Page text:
The Future is Now!

In Spain's Basque Mountains, anarchists explore earlier forms of community solidarity & mutual aid to design human scale intentional communities.


Fifth Estate # 395, Winter 2016 - 50th Anniversary

Lakabe, a Basque country village dating back to the Middle Ages, now an intentional, self-sustaining community.
Lakabe, a Basque country village dating back to the Middle Ages, now an intentional, self-sustaining community.

Sales Santos-Vera and Itziar Madina-Elguezabal live in the heart of the Basque Mountains, where the borders between France and Spain are blurred and the mists hide the paths once serving smugglers and antifascist guerrillas. Sales moved here from Extremadura along with his family as a boy.

Itziar was born Basque and like many here accompanied her parents into exile because, as members of the E.T.A. (Euskadi Ta Askatasuna, Basque Land and Liberty), they were persecuted by the Spanish police.

I first met Sales and Itziar in October 2014 in the small town of Goizueta. The link was a mutual friend, Tad Gail, a California poet self-exiled more than three decades ago. Our encounter was electric, and our conversations about anarchy, poetry and the spirit of magic were eclectic. Together we visited Lakabe, a village dating back to the Middle Ages that is now occupied by anarchists and others opposed to the presently dominant order who have turned it into an intentional, self-sustaining community.

We also climbed hills and mountain passes visiting megalithic stone circles, Cromlechs and Dolmens dating from the Bronze Age (2500-1000 BC).

Itziar is a novelist who writes for that select group of people who read Euskera, the Basque language. The term Basque refers to those who speak Euskera, and who consider the Basque region, Euskal Herria, their home. It is called Vasconia or Vascongadas in Spanish, Pays-Basque in French. The three regions that comprise the Basque Country are: the Autonomous Community of Euskadi (País Vasco); the Autonomous Foral Community of Navarra; and the region of Iparralde-or the French Basque Country.

In 2007 Itziar published the novel Beste Eguzkia (The Other Sun), and in 2012 Itziar and Sales published Comunidades sin Estado en la Montaña Vasca (Communities without a State in the Basque Mountains), published in Navarra and translated into French in 2014. Both books are available in Spanish from Editorial Hagin and in French from Éditions du Temps Perdu.

What follows is derived from a long conversation we had about their book and other topics.

In traditional Basque society, Batzarre were community or neighborhood meetings where decisions that affected a village, town, city or area were made. Men and women of the community participated in these meetings. With the passage of time, and mounting pressure from the state, however, the number of participants in this community decision-making body was reduced.

The first limitation occurred when only the inheritor of a house was allowed to participate. This caused a great division as it involved a rupture of the basic structure of the community into two different social classes: those who inherited and those who didn’t.

Author Jesús Sepúlveda with anarchist rural activist Sales Santos-Vera in the Basque forest, 2014.
Author Jesús Sepúlveda with anarchist rural activist Sales Santos-Vera in the Basque forest, 2014.

For the ancient Basques, the house represented a refuge as well as a confluence between natural and supernatural aspects of life. The inhabitants belonged to the house-they bore the house’s name and not their own. The dead were buried around the house and considered to be living there still; the fireplace represented a tunnel to the afterworld, which was in the center of the Earth.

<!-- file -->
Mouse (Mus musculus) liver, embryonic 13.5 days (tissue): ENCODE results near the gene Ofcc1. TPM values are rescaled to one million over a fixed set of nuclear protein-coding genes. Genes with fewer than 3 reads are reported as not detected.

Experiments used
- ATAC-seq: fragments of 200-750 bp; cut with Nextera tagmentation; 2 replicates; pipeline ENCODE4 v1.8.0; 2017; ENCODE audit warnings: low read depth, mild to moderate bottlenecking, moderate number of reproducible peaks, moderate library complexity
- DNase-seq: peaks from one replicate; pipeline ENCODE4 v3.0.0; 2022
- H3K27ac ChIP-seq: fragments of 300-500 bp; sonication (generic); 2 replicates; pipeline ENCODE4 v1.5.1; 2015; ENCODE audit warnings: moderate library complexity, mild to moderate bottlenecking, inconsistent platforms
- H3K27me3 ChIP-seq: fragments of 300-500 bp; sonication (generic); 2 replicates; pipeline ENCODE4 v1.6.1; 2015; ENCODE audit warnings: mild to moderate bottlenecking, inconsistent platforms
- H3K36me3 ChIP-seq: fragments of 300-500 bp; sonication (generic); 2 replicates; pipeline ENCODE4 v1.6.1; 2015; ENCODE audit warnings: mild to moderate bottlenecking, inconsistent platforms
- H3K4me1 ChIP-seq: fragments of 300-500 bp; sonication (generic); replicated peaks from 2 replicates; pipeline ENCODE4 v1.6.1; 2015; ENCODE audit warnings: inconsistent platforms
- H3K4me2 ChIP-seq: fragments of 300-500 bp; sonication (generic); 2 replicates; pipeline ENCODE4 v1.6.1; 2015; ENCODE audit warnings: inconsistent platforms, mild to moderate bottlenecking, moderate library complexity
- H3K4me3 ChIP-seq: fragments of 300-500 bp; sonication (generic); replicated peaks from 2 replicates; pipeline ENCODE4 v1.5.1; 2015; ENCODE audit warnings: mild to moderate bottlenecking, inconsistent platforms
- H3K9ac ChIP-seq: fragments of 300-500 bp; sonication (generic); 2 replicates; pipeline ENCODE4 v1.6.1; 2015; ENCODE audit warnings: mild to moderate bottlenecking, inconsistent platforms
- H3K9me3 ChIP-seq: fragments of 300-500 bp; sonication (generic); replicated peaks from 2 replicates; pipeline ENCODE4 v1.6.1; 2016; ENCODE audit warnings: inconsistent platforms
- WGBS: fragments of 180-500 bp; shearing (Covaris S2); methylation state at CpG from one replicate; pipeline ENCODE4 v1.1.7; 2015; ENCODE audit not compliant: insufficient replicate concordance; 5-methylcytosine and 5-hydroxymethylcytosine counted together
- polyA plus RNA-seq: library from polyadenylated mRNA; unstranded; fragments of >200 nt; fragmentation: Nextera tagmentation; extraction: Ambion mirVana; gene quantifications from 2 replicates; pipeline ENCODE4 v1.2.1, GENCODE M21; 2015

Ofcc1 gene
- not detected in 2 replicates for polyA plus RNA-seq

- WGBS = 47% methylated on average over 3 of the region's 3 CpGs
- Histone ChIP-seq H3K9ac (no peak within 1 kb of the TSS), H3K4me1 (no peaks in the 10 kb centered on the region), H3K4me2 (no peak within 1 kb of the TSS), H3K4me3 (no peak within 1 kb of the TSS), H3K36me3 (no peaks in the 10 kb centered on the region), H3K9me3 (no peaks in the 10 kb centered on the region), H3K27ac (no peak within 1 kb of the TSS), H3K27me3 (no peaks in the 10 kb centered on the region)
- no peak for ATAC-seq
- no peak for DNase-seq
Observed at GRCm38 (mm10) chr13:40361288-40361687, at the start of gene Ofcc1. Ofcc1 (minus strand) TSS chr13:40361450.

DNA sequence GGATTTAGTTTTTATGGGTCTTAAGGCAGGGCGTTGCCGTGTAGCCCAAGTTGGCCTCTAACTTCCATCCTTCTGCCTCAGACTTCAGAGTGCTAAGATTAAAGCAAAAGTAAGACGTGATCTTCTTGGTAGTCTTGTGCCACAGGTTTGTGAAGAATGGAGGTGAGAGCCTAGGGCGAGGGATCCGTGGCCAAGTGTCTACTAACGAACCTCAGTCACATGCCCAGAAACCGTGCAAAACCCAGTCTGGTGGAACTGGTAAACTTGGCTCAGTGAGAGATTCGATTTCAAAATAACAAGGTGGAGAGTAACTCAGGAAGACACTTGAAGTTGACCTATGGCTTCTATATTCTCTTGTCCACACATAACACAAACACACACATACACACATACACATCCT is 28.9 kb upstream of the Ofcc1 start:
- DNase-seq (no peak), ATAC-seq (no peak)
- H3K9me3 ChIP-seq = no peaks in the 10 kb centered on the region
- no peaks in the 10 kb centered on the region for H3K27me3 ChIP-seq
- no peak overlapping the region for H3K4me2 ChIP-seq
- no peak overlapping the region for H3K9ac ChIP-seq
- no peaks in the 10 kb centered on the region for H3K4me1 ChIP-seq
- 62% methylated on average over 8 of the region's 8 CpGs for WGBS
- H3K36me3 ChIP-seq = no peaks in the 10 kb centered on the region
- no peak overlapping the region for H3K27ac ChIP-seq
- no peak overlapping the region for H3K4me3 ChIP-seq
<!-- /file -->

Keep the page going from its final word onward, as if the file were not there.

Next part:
Today the Batzarre has lost all of its decision-making powers. The state, through its city councils and municipalities, appropriated its last vestiges in the early 1980s during Spain’s transition to democracy after the 40 years of Franco’s dictatorship.

Traditionally, there were two types of community obligations. The first and more general was Artelan, or work taken up by the whole community. This was a means for carrying out projects that concerned the community as a whole, such as bringing in and maintaining the water supply, building and maintaining roads, community paths, bridges, windmills, etc.

The second, Auzolan, was a type of collaboration with neighbors. They were required to help each other in specific situations like the harvest or the building of a new house, re-tiling roofs or cutting and bringing in the hay.

It’s clear that under different names, Auzolan and Batzarre represented the complementary forms of mutual aid and community organization that human communities have employed worldwide. These forms lasted until the state destroyed and replaced them. Not only do we believe that they work, but we’re firmly convinced it’s the only way we have left if we want to live in a free and egalitarian society and a happy one.

The inhabitants of Santa Grazi-in the Basque province of Zuberoa, France-say they live in “The Circle of the Mountains.” Around this circle, a symbol that is derived from a communalist idea, a circular social organization of equality and anti-hierarchy was born. Through the use of various ceremonies, circularity was present in all facets of life.

The most important was the rite of the “blessed bread”- which preceded the wafer in the Christian Eucharist and symbolized the azia or seed of the woman, similar to that of plants and animals. They knew that only man has sperm capable of impregnating a woman; the feminine azia served to impregnate the bread because it was also life-giving material. On top of that, women believed that by offering this bread they gave life to the inhabitants and ancestors of the house, and this was reciprocal.

Baking bread evoked the care given to newborn infants. The secret to good bread is constant heat. They say: “Bread and infants need heat.” So, bread symbolizes the existence of a communitarian principle of consumption.

We know that one of the reasons for the beginning of hierarchy resides in the specialization of work. In Santa Grazi all the jobs were done in rotation. Every day the shepherds changed jobs. They avoided specialization through rotation and alternation. Circularity also signifies solidarity and gives the feeling of belonging to a community-it conveys balance.

This symmetry, along with the philosophy of the circle, is infinite. For example, man is complementary to woman, people to nature, a temporary shelter to a permanent family home. The house is integral to human life.

In Santa Grazi, when a new generation reaches the age of responsibility they say it has “curdled,” using the same expression to describe a woman’s pregnant womb or to refer to the fermentation of cheese or bread.